1971 Volume 10 Issue 3 Pages 124-133
This paper consists of a historical review on the formation of sand dunes and some considerations on the relationship between the dune formation and the intercalated humus layers in several districts. The following results were obtained;
(1) Buried dunes beneath the surface of Tatebayashi upland in Tochigi Prefecture.
Sand layers constituting the buried dunes are divided in two, both having been deposited under stable circumstances. And volcanic ash layers are found in this district, divided into three; upper, middle and lower. There is every reason to believe that these dunes were formed at the beginning of the fall of the middle ash, or at the end of that of the lower ash.
(2) Sand dunes on Sanrihama and Kaetsu uplands.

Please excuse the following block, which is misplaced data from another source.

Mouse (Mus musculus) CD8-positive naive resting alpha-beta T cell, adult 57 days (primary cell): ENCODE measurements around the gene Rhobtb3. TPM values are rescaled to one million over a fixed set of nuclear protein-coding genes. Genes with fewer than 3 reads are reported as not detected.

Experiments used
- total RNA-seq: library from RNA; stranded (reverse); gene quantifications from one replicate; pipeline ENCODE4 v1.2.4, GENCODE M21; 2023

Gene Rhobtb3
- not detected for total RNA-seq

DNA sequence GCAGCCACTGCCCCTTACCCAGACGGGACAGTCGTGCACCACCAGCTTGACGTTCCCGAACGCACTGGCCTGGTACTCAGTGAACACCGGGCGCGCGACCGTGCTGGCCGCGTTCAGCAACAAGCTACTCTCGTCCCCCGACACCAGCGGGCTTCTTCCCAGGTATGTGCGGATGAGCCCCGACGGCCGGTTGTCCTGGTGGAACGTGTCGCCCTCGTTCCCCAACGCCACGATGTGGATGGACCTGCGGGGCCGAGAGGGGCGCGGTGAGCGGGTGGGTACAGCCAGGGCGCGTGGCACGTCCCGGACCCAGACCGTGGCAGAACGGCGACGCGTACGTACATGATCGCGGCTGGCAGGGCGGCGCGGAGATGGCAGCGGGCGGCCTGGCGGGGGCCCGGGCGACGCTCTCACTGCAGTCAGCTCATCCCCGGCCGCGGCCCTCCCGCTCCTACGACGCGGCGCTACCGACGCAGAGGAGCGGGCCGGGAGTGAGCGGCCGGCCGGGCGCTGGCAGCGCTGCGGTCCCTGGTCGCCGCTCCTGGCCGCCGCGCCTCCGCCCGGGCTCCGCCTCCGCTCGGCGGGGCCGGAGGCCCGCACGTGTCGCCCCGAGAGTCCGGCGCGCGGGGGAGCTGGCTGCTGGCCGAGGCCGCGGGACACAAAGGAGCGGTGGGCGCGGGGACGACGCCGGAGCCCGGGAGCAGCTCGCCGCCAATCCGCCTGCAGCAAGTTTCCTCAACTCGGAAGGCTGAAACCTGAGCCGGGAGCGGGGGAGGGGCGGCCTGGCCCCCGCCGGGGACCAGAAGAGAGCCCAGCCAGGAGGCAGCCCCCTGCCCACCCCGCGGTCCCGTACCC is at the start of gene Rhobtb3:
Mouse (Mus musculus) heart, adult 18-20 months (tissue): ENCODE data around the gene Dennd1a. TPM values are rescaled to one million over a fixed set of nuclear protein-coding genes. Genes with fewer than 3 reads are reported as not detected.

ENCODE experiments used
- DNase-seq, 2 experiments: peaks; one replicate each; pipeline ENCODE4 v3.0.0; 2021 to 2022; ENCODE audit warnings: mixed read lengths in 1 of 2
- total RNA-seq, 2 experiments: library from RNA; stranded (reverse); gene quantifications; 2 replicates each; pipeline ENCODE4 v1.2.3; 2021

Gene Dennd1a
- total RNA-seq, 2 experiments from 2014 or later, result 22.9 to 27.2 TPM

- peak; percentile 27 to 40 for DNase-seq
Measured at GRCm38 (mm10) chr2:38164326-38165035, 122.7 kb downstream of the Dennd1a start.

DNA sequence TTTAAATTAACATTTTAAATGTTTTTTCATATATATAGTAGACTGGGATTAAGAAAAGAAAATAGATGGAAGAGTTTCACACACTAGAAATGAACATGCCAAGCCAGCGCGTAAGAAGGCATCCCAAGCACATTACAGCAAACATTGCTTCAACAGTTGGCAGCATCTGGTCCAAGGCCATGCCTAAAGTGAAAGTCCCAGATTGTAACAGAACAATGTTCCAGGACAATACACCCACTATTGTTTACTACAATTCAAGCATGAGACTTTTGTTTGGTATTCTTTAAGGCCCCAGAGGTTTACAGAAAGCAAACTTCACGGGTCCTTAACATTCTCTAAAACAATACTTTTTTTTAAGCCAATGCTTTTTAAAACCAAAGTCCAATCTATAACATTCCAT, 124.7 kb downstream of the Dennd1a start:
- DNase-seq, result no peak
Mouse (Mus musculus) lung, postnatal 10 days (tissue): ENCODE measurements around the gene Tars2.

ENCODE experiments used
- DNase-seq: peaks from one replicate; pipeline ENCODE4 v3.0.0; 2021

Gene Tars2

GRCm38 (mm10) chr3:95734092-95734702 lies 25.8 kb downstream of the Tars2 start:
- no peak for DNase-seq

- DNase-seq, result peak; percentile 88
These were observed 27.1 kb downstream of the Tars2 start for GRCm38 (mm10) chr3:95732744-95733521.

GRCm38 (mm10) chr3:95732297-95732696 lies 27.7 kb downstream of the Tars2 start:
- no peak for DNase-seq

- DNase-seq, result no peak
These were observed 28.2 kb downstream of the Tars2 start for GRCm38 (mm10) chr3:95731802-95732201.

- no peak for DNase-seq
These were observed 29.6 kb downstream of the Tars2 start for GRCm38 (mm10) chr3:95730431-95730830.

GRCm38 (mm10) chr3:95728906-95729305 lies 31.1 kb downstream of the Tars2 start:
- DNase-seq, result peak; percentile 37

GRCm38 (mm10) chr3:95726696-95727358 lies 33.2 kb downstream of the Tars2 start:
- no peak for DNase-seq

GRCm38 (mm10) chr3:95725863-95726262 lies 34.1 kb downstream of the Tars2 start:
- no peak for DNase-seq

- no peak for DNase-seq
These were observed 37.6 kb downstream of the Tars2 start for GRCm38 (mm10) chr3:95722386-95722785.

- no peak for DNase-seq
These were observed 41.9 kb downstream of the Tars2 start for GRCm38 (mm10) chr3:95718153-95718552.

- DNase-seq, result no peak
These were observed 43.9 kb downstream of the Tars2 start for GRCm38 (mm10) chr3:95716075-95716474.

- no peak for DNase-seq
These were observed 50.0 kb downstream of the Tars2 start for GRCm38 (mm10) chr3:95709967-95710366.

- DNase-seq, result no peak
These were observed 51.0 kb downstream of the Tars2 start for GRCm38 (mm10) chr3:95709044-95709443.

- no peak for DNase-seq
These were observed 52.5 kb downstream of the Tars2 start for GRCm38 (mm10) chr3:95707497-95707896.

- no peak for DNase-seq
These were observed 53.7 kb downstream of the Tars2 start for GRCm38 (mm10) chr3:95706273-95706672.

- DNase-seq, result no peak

The formation of some of Sanrihama dunes were due to a relative rising of sea level in early Holocene epoch. At the bottom of shallow valleys in Kaetsu upland, humus accumulation occured in stagnant water prior to the formation of dunes.
(3) Kashima dunes in Ibaragi Prefecture.
In the Kashima peninsula are found sand dunes with three intercalated humus layers, which are thought to have been formed after the formation of sand bars caused by a rise of sea level during the Jomon culture period, early Holocene.
(4) Genkai dunes in Fukuoka Prefecture.
Sand dunes of this area were formed during the time of high sea level in Pleistocene epoch. Aeolian sand layers are thin in depth and cover uplifted sand bars of marine deposits forming coastal terrace topography. Furthermore, five buried humus layers called Kurosuna are found among sand beds of Holocene dunes, which indicate the ages of dune formation and the stable period.